But is there any danger that people will make an adjustment for income when you ask them how happy they are? For John’s analogy to work, it must be the case that if I’m asked to rate my happiness level on a ten-point scale, I say to myself: ‘Well, the question must be asking if I’m happy relative to other people on a similar income. Now, it’s true that my family is living on the street, that my children haven’t had a bite to eat for three days, and that I’m miserable compared to rich people, but compared to other destitute people I’m actually pretty happy, so I’ll report a score of 9.’

To avoid misunderstanding, this is not to say that people don’t compare themselves with a relevant reference group. Indeed, one of the findings of the happiness reseachers is that income and wealth are valued in large part because they confer status within one’s own peer group or socio-economic category (Don’s most recent post deals with this aspect). So, the person who lives in a smart three bedroom flat in Rooty Hill is happier than the person who has a modest five bedroom house in Dover Heights.

But to say ‘I’m happy because my income is high compared to others in my soci-economic category’ is not the same thing as saying ‘I’m happy compared to other people in my socioeconomic category.’ In the first case, you may indeed be happy relative to the population average. In the second, you are unhappy realtive to the society as a whole, but you are comparing yourself to a group of mostly unhappy people and finding that you are actually happier than they are.

If the ‘subjective’ nature of happiness data is a problem for happiness researchers, I think this applies more to its time-series claims than to its cross-sectional claims. The key finding, as John himself said (quoting me), is that, beyond a certain point, higher per capita income in a given country doesn’t seem to produce greater happiness. The standard explanation for this is that favourable or adverse changes raise or lower our happiness level only temporally: that is, we eventually become ‘habituated’ to an improvement or deterioration in our circumstances.

Habituation is normally taken to mean that, after some good or bad thing happens to a person, he reverts to the old level of happiness — the same point on the same scale. But what if it’s the whole scale that’s moving up or down — that what he previously called moderately happy is now very happy, and so on? This could happen unconsciously, in which case we might just as well speak of ‘resignation’ as of habituation; or it might be unconscious, that is, we might simply forget that what we now call happy is what we once regarded as only moderately happy. The unconscious case is a real problem for researchers because, even when the subject promises to be objective as possible, his reported increase or decrease in happiness may be illusory. A whole generation of respondents mistakenly report that they are no are happier than they were twenty years ago, and the reesracher walks away think he has evidence that happiness doesn’t rise permanently with income.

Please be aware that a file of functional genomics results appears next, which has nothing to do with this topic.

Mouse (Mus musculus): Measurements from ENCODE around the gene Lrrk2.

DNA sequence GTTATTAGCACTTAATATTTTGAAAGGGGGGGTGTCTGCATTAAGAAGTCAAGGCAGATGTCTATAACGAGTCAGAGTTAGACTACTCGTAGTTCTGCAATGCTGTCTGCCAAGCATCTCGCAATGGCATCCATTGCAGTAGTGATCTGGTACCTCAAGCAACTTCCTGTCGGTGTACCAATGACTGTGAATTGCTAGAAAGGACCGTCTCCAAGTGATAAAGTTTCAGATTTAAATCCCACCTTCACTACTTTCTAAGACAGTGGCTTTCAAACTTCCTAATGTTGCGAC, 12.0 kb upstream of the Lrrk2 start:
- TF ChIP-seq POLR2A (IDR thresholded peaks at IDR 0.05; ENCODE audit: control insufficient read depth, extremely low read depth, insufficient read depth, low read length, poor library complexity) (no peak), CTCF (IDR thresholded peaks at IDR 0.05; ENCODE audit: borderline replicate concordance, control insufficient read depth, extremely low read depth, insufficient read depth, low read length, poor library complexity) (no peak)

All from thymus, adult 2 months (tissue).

On reason why economists are wary in general about data on self-reported happiness is that our their teachers drummed into us that utility is incommensurable – that we’re not allowed to aggregate utility across individuals or make ‘interpersonal comparisons’.

But this is just an excuse. After all, we make interpersonal comparisons all the time, whether we’re calculating welfare loss triangles, conducting cost-benefit appraisals of public projects, or measuring GDP or aggregate consumption to gauge a nation’s performance. The real problem is that we are so accustomed to measuring welfare in money that substituting a less quantifiable variable like happiness seems like a retrograde step. How much money people spend, or would be Willing to spend, is not a bad guide if we know for sure that the spending translates into utility. But if we suspect that such spending is rash and myopic, or that it has external costs that can’t easily be quantified in money, then we must try harder to measure utility itself.